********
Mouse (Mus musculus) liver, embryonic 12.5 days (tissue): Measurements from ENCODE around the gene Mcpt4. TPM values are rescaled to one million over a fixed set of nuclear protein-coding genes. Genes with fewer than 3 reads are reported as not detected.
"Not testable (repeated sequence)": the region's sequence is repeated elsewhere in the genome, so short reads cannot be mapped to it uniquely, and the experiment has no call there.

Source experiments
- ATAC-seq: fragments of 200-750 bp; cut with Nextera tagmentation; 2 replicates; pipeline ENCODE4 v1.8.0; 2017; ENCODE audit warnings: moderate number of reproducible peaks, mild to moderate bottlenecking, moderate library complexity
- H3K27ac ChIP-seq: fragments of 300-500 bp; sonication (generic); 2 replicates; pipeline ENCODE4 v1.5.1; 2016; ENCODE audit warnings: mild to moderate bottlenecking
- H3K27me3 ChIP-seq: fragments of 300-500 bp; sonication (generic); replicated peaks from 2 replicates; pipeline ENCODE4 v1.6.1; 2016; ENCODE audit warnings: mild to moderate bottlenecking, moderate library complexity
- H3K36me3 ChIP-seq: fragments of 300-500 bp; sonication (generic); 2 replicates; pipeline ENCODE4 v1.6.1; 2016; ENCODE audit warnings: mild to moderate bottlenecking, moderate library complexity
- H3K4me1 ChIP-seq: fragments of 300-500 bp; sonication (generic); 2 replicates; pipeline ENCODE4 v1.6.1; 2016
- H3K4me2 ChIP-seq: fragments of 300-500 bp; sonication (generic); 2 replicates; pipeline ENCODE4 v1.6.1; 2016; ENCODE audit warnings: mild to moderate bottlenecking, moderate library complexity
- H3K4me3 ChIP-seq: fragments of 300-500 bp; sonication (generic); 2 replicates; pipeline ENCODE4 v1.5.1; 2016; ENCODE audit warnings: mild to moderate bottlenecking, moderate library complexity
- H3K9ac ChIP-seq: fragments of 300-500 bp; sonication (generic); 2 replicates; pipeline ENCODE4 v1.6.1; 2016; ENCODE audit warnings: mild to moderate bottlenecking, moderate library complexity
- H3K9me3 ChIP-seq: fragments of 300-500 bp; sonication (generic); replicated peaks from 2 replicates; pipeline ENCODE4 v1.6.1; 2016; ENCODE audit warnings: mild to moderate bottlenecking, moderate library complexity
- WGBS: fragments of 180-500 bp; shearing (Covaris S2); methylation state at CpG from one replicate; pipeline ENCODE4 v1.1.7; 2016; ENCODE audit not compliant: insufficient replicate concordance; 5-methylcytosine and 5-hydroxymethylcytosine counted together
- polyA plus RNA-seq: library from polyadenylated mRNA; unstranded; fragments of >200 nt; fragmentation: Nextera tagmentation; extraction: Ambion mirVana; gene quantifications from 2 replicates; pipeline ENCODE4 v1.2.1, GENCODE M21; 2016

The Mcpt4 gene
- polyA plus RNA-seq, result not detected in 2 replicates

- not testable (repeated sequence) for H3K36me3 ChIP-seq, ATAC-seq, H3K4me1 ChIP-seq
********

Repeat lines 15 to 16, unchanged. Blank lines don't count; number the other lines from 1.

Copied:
The Mcpt4 gene
- polyA plus RNA-seq, result not detected in 2 replicates